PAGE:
Revival of diesel? How the dead hand of the past steers the German economy
One of the most-read blog posts on the ICCT website is one that I wrote back in 2012. Despite its age, it attracts a surprisingly high number of readers. We are not exactly sure why. My colleague Anup Bandivadekar speculates that the title (“The dead hand of the past“) has an influence. On the other hand, maybe the content of my 2012 blog post is indeed still relevant and exciting.
In essence, I described how in the old New European Driving Cycle (NEDC) laboratory test procedure for determining the emissions of a vehicle, the car weight used to be simulated using so-called “inertia classes” and how manufacturers were gaming this outdated practice to gain an advantage. The new laboratory test procedure, the Worldwide Harmonized Light Duty Test Procedure (WLTP), finally puts an end to this anachronism and mandates the use of modern computer-based testing equipment to accurately reflect the actual weight of a vehicle.
It is surprising though how this dead hand of the past, as I called the NEDC back in 2012, still influences us in 2019. Specifically, the transition from NEDC to WLTP has a direct effect not only on vehicle CO2 emissions, but also the market share of diesel vehicles in Europe and even the overall economic climate in Germany due to a decrease in vehicle sales.
The influence of the NEDC-WLTP transition on vehicle CO2 emissions is worth a separate blog post. Originally, we had estimated that a technically sound conversion factor would be around 1.10, meaning CO2 values in WLTP should have been about 10% higher, and also more realistic, than in NEDC. In reality, the CO2 values seem to be about 15-25% higher, depending on vehicle type and vehicle manufacturer. We will keep collecting the incoming data throughout the next months to analyze if we are witnessing another case of gaming the system or if there is a valid technical explanation for the surprisingly large delta between NEDC and WLTP CO2 figures.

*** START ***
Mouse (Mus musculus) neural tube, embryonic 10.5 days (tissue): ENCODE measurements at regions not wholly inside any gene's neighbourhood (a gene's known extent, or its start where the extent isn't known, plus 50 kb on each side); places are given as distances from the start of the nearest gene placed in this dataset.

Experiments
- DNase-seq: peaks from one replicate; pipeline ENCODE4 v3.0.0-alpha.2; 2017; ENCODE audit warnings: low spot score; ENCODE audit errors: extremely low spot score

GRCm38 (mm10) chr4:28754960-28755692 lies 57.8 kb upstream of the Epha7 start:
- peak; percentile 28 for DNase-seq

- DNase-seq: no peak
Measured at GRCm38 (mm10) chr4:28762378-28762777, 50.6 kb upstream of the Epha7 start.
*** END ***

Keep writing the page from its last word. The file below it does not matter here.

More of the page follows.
The figure below summarizes the diesel passenger car share over the last years for the five biggest vehicle markets in Europe. As explained in a previous blog post, the new car diesel share in France began to decline before Dieselgate broke in late-2015, mostly due to a reduction of subsidies. In Germany, Spain, the UK, and with some delay Italy, market shares began dropping not immediately after Dieselgate, but from mid-2016 onwards when it became evident that many cities might take action against emissions from diesel, including banning some diesel cars. Since then, consumers have turned their back on diesel technology in large numbers, and the average new car diesel market share has dropped continuously. In Germany, the share dropped from close to 50% in late-2016 to close to 30% in late-2018.
Until recently, it seemed like diesel market shares would keep dropping, as tax subsidies for diesel are being phased out in many markets and (re-)sale prices of diesel cars keep decreasing in light of imminent urban-area driving bans for diesel cars. In France, Italy, Spain and the UK this is indeed what we are seeing: diesel cars continue to become less and less popular—in Spain and the UK the diesel share fell below 30%. But in Germany, the opposite is happening, the market share of diesel cars seems to be stabilizing and even increasing since late-2018. So, is this a revival of diesel?
Taking a closer look at the new car market in Germany (see figure below), it becomes obvious that the increase in diesel share is driven mostly by the Volkswagen Group (i.e. Audi, Seat, Skoda, Porsche, VW). While the diesel market share for Volkswagen shot up from about 35% in fall 2018 to nearly 45% in January 2019, for other manufacturers the share of diesel cars is steadily declining. The Volkswagen Group accounts for about 35% of all new car sales in Germany, which explains why any sales trend for Volkswagen has much more of an influence here than in other markets. For individual brands in the Volkswagen Group the variations in diesel share are even more pronounced. In the case of Audi, diesel accounted for about 65% of German sales in late-2016, going down to about 50% in the first half of 2018, and then suddenly dropping to nearly 20% in late-2018 before bouncing back to 40% in January 2019.